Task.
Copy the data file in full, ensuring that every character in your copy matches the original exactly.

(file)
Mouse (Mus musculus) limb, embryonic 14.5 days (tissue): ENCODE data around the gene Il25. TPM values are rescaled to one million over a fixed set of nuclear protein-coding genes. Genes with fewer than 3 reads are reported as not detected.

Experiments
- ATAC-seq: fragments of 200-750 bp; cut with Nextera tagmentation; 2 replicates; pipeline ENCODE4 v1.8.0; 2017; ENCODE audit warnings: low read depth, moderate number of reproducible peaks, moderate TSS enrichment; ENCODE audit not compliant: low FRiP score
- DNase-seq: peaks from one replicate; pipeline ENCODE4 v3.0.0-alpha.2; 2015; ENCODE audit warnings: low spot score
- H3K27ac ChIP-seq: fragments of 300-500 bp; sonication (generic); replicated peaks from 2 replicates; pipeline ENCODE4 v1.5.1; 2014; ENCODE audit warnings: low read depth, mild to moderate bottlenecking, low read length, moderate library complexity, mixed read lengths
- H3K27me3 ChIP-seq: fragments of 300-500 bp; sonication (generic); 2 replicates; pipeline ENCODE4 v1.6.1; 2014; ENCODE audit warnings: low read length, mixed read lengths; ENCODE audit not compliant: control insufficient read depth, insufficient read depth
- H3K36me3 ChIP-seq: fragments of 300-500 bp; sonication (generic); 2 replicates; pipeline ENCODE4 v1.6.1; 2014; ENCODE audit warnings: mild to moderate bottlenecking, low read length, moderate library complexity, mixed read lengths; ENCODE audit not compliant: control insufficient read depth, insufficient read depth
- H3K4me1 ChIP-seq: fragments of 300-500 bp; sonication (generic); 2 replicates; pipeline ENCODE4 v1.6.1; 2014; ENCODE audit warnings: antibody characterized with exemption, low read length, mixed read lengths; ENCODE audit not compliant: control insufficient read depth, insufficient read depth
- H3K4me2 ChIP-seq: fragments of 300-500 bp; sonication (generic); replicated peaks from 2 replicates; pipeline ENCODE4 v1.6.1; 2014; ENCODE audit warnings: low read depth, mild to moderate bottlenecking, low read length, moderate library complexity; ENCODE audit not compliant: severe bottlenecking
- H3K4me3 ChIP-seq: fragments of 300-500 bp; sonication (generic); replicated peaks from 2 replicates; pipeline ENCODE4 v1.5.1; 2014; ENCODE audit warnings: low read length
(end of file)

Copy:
Mouse (Mus musculus) limb, embryonic 14.5 days (tissue): ENCODE data around the gene Il25. TPM values are rescaled to one million over a fixed set of nuclear protein-coding genes. Genes with fewer than 3 reads are reported as not detected.

Experiments
- ATAC-seq: fragments of 200-750 bp; cut with Nextera tagmentation; 2 replicates; pipeline ENCODE4 v1.8.0; 2017; ENCODE audit warnings: low read depth, moderate number of reproducible peaks, moderate TSS enrichment; ENCODE audit not compliant: low FRiP score
- DNase-seq: peaks from one replicate; pipeline ENCODE4 v3.0.0-alpha.2; 2015; ENCODE audit warnings: low spot score
- H3K27ac ChIP-seq: fragments of 300-500 bp; sonication (generic); replicated peaks from 2 replicates; pipeline ENCODE4 v1.5.1; 2014; ENCODE audit warnings: low read depth, mild to moderate bottlenecking, low read length, moderate library complexity, mixed read lengths
- H3K27me3 ChIP-seq: fragments of 300-500 bp; sonication (generic); 2 replicates; pipeline ENCODE4 v1.6.1; 2014; ENCODE audit warnings: low read length, mixed read lengths; ENCODE audit not compliant: control insufficient read depth, insufficient read depth
- H3K36me3 ChIP-seq: fragments of 300-500 bp; sonication (generic); 2 replicates; pipeline ENCODE4 v1.6.1; 2014; ENCODE audit warnings: mild to moderate bottlenecking, low read length, moderate library complexity, mixed read lengths; ENCODE audit not compliant: control insufficient read depth, insufficient read depth
- H3K4me1 ChIP-seq: fragments of 300-500 bp; sonication (generic); 2 replicates; pipeline ENCODE4 v1.6.1; 2014; ENCODE audit warnings: antibody characterized with exemption, low read length, mixed read lengths; ENCODE audit not compliant: control insufficient read depth, insufficient read depth
- H3K4me2 ChIP-seq: fragments of 300-500 bp; sonication (generic); replicated peaks from 2 replicates; pipeline ENCODE4 v1.6.1; 2014; ENCODE audit warnings: low read depth, mild to moderate bottlenecking, low read length, moderate library complexity; ENCODE audit not compliant: severe bottlenecking
- H3K4me3 ChIP-seq: fragments of 300-500 bp; sonication (generic); replicated peaks from 2 replicates; pipeline ENCODE4 v1.5.1; 2014; ENCODE audit warnings: low read length